Primary sources are historical documents, written accounts by first-hand witnesses, or objects that have survived from the past. Examples include letters, personal papers, government documents, oral accounts, diaries, maps, photographs, articles of clothing, artifacts (including art objects and architecture), coins, or stamps.
Most evidence that historians analyze is biased in one way or another. It represents a certain perspective from one person or a group. Historians use the following guidelines when reviewing evidence from the past:
Every piece of evidence and every source must be read or viewed skeptically and critically.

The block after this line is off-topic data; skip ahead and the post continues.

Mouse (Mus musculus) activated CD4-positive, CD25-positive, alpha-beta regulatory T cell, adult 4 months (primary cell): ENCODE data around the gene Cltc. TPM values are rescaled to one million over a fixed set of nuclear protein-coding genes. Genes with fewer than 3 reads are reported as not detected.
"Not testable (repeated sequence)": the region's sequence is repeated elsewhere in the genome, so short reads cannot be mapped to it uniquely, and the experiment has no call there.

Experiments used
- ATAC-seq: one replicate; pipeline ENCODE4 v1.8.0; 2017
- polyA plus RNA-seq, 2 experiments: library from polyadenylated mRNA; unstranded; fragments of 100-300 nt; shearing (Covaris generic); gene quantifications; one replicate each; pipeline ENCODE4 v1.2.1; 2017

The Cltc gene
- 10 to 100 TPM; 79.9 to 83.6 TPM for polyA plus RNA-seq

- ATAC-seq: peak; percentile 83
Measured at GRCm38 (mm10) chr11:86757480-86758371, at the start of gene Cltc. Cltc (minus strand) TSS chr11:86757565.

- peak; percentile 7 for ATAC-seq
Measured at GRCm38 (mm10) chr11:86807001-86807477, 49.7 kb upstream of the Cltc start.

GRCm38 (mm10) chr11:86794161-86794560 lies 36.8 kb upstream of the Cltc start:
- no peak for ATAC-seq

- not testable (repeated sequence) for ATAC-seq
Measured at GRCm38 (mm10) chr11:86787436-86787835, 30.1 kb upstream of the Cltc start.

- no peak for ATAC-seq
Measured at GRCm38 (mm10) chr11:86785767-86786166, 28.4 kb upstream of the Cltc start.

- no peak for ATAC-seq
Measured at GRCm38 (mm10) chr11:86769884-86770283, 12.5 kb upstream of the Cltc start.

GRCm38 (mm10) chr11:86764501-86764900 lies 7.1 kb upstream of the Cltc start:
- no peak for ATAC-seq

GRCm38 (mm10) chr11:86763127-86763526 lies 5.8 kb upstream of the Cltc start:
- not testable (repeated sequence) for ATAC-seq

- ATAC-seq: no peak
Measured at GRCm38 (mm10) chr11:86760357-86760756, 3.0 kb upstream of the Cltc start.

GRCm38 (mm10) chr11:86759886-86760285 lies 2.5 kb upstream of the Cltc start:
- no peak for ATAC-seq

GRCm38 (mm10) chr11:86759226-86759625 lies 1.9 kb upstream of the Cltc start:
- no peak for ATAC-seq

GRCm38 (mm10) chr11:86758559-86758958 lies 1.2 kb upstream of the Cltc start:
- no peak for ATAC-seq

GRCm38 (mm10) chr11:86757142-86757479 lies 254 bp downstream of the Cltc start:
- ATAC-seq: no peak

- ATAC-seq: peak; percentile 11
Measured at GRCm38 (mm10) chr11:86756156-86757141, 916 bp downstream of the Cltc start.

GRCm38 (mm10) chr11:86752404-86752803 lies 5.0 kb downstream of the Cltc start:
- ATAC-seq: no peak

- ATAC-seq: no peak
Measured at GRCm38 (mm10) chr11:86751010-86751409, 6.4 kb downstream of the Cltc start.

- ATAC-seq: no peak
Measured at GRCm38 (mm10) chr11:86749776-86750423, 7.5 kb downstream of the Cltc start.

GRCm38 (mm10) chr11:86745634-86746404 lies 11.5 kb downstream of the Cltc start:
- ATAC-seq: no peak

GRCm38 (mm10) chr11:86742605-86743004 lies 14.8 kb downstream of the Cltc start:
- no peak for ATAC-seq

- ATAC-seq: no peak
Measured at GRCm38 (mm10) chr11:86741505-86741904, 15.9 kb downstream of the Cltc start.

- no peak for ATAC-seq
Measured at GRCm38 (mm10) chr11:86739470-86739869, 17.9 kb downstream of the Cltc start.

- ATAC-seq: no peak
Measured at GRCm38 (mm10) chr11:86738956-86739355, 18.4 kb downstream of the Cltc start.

Evidence should not be taken at face value. The author’s point of view must be considered.
Each piece of evidence and source must be crosschecked and compared with related sources.
Maps are symbolic representations of places set in relation to one another. All maps necessarily include some details and leave out others. Next time you look at a map ask yourself the following questions:
Artifacts take on many forms. They might be a coin, a stone tool found in an archaeology excavation, a piece of clothing, or even a piece of trash from your classroom’s rubbish bin. Keep these points in mind when analyzing an artifact: